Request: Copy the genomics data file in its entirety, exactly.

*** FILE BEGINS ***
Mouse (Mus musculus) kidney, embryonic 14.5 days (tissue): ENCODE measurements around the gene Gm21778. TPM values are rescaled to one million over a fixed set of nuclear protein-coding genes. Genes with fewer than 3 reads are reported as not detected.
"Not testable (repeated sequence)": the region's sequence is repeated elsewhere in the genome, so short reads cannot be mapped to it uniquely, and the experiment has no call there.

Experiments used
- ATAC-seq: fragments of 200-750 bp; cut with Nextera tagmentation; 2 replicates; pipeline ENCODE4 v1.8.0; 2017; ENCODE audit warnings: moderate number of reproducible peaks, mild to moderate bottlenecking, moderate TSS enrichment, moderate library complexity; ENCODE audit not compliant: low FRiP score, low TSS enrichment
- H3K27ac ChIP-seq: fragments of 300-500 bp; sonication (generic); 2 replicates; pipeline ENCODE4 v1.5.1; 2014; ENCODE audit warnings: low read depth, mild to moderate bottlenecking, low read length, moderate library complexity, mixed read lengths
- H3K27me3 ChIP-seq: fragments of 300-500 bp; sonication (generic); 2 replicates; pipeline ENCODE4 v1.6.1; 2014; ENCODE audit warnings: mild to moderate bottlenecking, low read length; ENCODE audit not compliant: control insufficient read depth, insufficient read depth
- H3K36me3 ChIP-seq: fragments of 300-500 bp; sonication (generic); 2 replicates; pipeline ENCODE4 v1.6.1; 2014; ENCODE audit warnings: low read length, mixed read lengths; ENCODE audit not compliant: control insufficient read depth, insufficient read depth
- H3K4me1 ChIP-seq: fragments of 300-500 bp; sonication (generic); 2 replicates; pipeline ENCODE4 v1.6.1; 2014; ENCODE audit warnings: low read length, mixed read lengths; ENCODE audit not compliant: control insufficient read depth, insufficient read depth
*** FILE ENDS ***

Mouse (Mus musculus) kidney, embryonic 14.5 days (tissue): ENCODE measurements around the gene Gm21778. TPM values are rescaled to one million over a fixed set of nuclear protein-coding genes. Genes with fewer than 3 reads are reported as not detected.
"Not testable (repeated sequence)": the region's sequence is repeated elsewhere in the genome, so short reads cannot be mapped to it uniquely, and the experiment has no call there.

Experiments used
- ATAC-seq: fragments of 200-750 bp; cut with Nextera tagmentation; 2 replicates; pipeline ENCODE4 v1.8.0; 2017; ENCODE audit warnings: moderate number of reproducible peaks, mild to moderate bottlenecking, moderate TSS enrichment, moderate library complexity; ENCODE audit not compliant: low FRiP score, low TSS enrichment
- H3K27ac ChIP-seq: fragments of 300-500 bp; sonication (generic); 2 replicates; pipeline ENCODE4 v1.5.1; 2014; ENCODE audit warnings: low read depth, mild to moderate bottlenecking, low read length, moderate library complexity, mixed read lengths
- H3K27me3 ChIP-seq: fragments of 300-500 bp; sonication (generic); 2 replicates; pipeline ENCODE4 v1.6.1; 2014; ENCODE audit warnings: mild to moderate bottlenecking, low read length; ENCODE audit not compliant: control insufficient read depth, insufficient read depth
- H3K36me3 ChIP-seq: fragments of 300-500 bp; sonication (generic); 2 replicates; pipeline ENCODE4 v1.6.1; 2014; ENCODE audit warnings: low read length, mixed read lengths; ENCODE audit not compliant: control insufficient read depth, insufficient read depth
- H3K4me1 ChIP-seq: fragments of 300-500 bp; sonication (generic); 2 replicates; pipeline ENCODE4 v1.6.1; 2014; ENCODE audit warnings: low read length, mixed read lengths; ENCODE audit not compliant: control insufficient read depth, insufficient read depth